By Sreedhar Potarazu, ,
Published February 26, 2016
Thursday night’s Republican presidential debate was both comical and concerning. Comical, because it’s always fun to watch five guys in suits yelling and screaming at each other, and these guys never fail to deliver. Concerning, because, when it came to health care, not a single one of them had a clue what he was talking about.
Donald Trump, Marco Rubio, Ted Cruz, Ben Carson and John Kasich all say they will repeal ObamaCare, but not one of them has any idea what to do once it’s gone.
As a physician, entrepreneur and data sciences specialist who has devoted a great deal of time to studying the issue, I listened closely to the segment of the debate that focused on health care, and what I heard was absolute nonsense.
Five men – two senators, a governor, a businessman and a brain surgeon, all of whom want to be president of the United States – stood behind their podiums and collectively insulted all Americans.
As we continue to cull the field down to one Republican and one Democrat, we need to sharpen our focus on who is best suited to put America back on track. And, once again, that means devoting considerable attention to health care.
Over the past few years, millions of previously uninsured Americans have gotten health insurance coverage under ObamaCare. Yet they have every reason to be anxious about their future, because every candidate is promising to make changes to the law, from outright repeal on the right to “Medicare for all” on the left. But not one of the candidates has laid out a clear and concise plan that makes the promise of change anything close to credible.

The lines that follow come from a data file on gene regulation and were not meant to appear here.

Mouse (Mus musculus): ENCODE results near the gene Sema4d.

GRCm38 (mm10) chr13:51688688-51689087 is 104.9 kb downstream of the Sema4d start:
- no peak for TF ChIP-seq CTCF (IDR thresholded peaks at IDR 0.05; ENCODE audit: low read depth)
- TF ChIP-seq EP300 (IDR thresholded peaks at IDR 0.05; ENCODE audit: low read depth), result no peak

Yet change must come, because the math behind ObamaCare isn’t adding up. With companies like Unitedhealthcare, Aetna and Humana reporting unanticipated large losses, there is ample reason for concern about the entire system’s future. That means that as we assess the remaining candidates and scrutinize their platforms closely, we can’t ignore health care. We can no longer allow ourselves to consider candidates who either choose not to be honest about the issue, or simply don’t understand it.
We must ask: Do the candidates’ proposals make sense? Are they economically sound? Are they serious alternatives or adjustments to what we currently have … or are they just catchwords used to get our attention?
On Thursday night, all the candidates – except Ted Cruz, who reiterated that he “will repeal every word of ObamaCare” – said they supported the law’s provision that people with pre-existing conditions cannot be denied coverage. But when moderator Dana Bash pointed out that “the insurance companies say … that the only way that they can cover people [with pre-existing conditions] is to have a mandate requiring everybody purchase health insurance,” nobody could offer an alternative. They just danced around the issue.
Allowing competition across state lines? It makes for nice hand gestures, but what good is it when the market is consolidating into very few providers?
Blocking risk corridors? Cutting off government funding saves money … but how does it make the health care system solvent?